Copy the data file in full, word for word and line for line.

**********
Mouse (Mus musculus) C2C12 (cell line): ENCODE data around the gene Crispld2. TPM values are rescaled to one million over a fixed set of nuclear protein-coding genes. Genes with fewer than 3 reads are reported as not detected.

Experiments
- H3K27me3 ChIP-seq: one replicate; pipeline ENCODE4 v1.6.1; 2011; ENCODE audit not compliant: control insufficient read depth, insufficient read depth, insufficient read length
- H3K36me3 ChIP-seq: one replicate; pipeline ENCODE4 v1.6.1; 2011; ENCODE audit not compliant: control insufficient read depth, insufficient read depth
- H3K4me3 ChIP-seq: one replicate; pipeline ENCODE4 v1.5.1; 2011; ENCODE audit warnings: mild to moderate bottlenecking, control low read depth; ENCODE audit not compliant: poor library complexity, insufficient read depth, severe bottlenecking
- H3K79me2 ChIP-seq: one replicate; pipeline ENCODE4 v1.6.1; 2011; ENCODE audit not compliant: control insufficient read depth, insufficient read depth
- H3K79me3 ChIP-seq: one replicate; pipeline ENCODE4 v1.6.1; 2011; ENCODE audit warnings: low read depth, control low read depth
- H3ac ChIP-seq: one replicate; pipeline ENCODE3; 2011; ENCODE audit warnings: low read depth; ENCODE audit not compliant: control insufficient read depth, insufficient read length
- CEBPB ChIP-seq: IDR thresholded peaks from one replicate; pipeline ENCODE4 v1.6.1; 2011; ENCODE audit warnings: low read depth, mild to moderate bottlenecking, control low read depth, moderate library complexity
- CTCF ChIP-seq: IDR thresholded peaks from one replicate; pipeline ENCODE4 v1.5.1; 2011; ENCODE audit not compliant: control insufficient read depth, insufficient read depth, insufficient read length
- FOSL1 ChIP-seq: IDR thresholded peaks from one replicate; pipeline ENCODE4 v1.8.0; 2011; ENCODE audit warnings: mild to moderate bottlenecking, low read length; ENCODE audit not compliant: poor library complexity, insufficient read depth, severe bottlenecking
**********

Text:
Mouse (Mus musculus) C2C12 (cell line): ENCODE data around the gene Crispld2. TPM values are rescaled to one million over a fixed set of nuclear protein-coding genes. Genes with fewer than 3 reads are reported as not detected.

Experiments
- H3K27me3 ChIP-seq: one replicate; pipeline ENCODE4 v1.6.1; 2011; ENCODE audit not compliant: control insufficient read depth, insufficient read depth, insufficient read length
- H3K36me3 ChIP-seq: one replicate; pipeline ENCODE4 v1.6.1; 2011; ENCODE audit not compliant: control insufficient read depth, insufficient read depth
- H3K4me3 ChIP-seq: one replicate; pipeline ENCODE4 v1.5.1; 2011; ENCODE audit warnings: mild to moderate bottlenecking, control low read depth; ENCODE audit not compliant: poor library complexity, insufficient read depth, severe bottlenecking
- H3K79me2 ChIP-seq: one replicate; pipeline ENCODE4 v1.6.1; 2011; ENCODE audit not compliant: control insufficient read depth, insufficient read depth
- H3K79me3 ChIP-seq: one replicate; pipeline ENCODE4 v1.6.1; 2011; ENCODE audit warnings: low read depth, control low read depth
- H3ac ChIP-seq: one replicate; pipeline ENCODE3; 2011; ENCODE audit warnings: low read depth; ENCODE audit not compliant: control insufficient read depth, insufficient read length
- CEBPB ChIP-seq: IDR thresholded peaks from one replicate; pipeline ENCODE4 v1.6.1; 2011; ENCODE audit warnings: low read depth, mild to moderate bottlenecking, control low read depth, moderate library complexity
- CTCF ChIP-seq: IDR thresholded peaks from one replicate; pipeline ENCODE4 v1.5.1; 2011; ENCODE audit not compliant: control insufficient read depth, insufficient read depth, insufficient read length
- FOSL1 ChIP-seq: IDR thresholded peaks from one replicate; pipeline ENCODE4 v1.8.0; 2011; ENCODE audit warnings: mild to moderate bottlenecking, low read length; ENCODE audit not compliant: poor library complexity, insufficient read depth, severe bottlenecking